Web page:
Jesus’ words in today’s gospel should not be seen as merely “quaint and outdated”. If marriage is what Jesus says it is, then we can understand why failed marriages bring such pain to couples, their families and their communities. Jesus’ special concern for children should remind us that they are often victimized when their parents’ divorce. Individualism, narcissism, materialism, consumerism – a whole bunch of isms – work against the faith in our contemporary world. And the Church –mercifully and pastorally - proposes the Joy of Love in contrast to our culture’s tendencies to treat commitment and love as conditional.
Preaching is also a form of pastoral care. In preaching, we wield the sword of the Word. It is a double-edged sword, the Letter to Hebrews tells us. It’s supposed to be able to penetrate to the heart – because the purpose of preaching is to bring about a “change of heart”. On the first Pentecost the people responded to Peter’s preaching as we read in the Acts of the Apostles: “Now when they heard this, they were cut to the heart”– “cut to the heart” but not scarred. Unfortunately – and I know this from the letters I get -a few preachers often do scar people – whether intentionally or unintentionally.
And, if you live by the sword, you can die by the sword. Too often those who wield the Bible as a weapon to point out another person’s flaws often convict themselves. As St. Paul writes in Romans 2: 21-22: “…you who teach another, are you failing to teach yourself? You who preach against stealing, do you steal? You who forbid adultery, do you commit adultery? You who detest idols, do you rob temples? Remember, when you point an accusatory finger at someone, there are three others pointed back at you.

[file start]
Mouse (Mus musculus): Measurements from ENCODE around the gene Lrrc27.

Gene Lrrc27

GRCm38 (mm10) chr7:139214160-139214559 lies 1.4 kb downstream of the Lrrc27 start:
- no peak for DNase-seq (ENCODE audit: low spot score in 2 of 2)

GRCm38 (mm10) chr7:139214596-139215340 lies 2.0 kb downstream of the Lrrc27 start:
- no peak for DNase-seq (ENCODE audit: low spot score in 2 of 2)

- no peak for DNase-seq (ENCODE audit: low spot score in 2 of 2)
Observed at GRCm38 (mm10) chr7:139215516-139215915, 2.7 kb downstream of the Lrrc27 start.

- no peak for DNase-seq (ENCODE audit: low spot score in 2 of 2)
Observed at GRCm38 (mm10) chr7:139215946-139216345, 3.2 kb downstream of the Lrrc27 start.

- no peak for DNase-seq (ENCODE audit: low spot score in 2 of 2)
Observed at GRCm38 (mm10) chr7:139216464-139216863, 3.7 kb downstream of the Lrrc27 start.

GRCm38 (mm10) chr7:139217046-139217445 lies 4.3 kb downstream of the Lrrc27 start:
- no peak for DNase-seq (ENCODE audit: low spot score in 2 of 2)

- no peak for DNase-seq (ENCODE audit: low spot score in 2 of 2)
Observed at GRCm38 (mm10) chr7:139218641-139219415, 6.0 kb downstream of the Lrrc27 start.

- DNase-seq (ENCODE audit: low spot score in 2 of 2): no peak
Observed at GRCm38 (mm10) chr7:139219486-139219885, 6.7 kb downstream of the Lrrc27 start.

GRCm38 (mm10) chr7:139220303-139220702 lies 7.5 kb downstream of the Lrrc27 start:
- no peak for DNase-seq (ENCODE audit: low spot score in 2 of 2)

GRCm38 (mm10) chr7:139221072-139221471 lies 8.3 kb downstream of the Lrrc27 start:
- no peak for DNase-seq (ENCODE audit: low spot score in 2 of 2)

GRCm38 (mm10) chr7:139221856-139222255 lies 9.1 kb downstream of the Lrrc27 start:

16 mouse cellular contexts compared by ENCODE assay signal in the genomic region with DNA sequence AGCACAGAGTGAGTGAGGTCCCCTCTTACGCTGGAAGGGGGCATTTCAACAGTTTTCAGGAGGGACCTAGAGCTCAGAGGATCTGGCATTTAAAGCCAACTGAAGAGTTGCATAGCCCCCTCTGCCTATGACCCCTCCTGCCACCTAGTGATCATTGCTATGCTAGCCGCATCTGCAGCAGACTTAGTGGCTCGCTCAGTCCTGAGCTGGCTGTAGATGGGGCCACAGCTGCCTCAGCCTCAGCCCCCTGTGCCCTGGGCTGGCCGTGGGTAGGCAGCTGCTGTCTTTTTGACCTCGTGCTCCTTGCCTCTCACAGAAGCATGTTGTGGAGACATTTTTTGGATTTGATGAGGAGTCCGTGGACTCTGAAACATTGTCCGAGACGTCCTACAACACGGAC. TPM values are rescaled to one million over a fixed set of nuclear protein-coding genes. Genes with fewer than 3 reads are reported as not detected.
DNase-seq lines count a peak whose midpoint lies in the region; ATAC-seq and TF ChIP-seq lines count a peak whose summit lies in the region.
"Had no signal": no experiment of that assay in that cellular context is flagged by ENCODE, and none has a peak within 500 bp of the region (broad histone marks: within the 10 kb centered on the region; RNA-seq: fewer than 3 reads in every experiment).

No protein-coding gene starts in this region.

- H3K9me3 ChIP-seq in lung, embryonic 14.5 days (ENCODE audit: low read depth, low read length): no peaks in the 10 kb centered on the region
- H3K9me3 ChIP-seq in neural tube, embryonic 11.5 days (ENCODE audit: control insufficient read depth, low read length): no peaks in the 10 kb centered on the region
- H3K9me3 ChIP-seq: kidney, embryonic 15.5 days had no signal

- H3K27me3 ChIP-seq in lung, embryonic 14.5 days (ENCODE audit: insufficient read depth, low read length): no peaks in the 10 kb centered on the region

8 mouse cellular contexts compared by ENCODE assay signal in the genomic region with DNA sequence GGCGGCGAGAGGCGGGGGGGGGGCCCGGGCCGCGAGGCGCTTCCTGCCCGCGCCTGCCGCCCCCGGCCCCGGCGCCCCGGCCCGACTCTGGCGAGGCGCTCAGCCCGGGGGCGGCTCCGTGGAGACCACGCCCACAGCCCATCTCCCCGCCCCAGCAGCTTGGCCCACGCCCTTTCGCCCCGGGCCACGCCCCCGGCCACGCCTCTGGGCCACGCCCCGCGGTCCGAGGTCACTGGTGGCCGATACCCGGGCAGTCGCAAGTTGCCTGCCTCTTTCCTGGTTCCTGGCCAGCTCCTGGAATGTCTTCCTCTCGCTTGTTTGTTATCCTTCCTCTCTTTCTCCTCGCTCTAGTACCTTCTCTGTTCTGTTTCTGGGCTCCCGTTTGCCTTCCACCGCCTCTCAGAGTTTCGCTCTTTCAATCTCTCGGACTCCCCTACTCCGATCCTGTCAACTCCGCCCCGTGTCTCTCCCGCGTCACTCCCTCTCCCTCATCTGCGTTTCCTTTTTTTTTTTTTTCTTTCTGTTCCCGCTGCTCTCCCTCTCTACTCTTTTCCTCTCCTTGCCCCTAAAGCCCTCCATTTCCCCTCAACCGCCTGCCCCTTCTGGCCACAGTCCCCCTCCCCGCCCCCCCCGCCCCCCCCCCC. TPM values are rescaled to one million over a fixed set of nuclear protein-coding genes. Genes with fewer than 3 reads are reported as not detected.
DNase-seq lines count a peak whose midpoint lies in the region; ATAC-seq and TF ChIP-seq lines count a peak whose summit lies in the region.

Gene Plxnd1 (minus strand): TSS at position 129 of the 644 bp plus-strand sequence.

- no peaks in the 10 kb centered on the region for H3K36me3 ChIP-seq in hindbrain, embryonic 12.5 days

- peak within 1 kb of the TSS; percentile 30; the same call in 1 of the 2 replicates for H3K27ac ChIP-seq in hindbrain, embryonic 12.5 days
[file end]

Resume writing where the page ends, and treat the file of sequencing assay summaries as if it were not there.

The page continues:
They say that politics is a “contact sport”. Today in America, political discourse is filled with shrill polemics that generate much heat but little light. Such divisive partisanship perhaps is the way of the world; but it cannot be the way of the Church, for the way of the Church must be, as St. Paul told the contentious Corinthians, a “more excellent way,” the way of love (cf. 1 Cor 12:31-13:13). Yet, too often we see how those who insist on “their own views” can easily become consumed with a bitter zeal.
You can see this bitter zeal in those who point out peoples' faults not so much to help them but to humiliate them, to put them down.
Pope St. Pius X, who served at the beginning of the 20th century, began his pontificate under the motto of “Restoring all things to Christ.” One can draw many parallels between his inaugural encyclical, E Supremi, and Pope Francis’ apostolic exhortation, Evangelii Gaudium (The Joy of the Gospel). Both were concerned with the Gospel not being presented as an oppressive lists of “don’ts” but rather as it truly is: good news, a wonderful, joyful invitation to mankind to find in Jesus Christ the authentic vision of life and the path to true freedom.
Our religion does have its share of rules and regulations, and some are less important than others. Every society has its rules — that's the only way you can have people live and work together. But the rules and regulations are means to an end — rather than the end itself. When we confuse "ends" and "means" we can fall into the error of the Pharisees and Scribes — we can fall into legalism, and we can fall into the type of religious hypocrisy that Jesus criticized in very strong terms. Again, the rules and regulations of our religion are means to an end. They are means to lead us to friendship with Jesus; they are not supposed to become a substitute for that relationship with Jesus.
And so, St. Pius X wrote: “that Christ may be formed in all, be it remembered that no means is more efficacious than charity.” He then added: “…it is vain to hope to attract souls to God by a bitter zeal. On the contrary, harm is done more often than good by taunting men harshly with their faults, and reproving their vices with asperity.” No true reform or revitalization of Church life has ever been the fruit of a bitter zeal.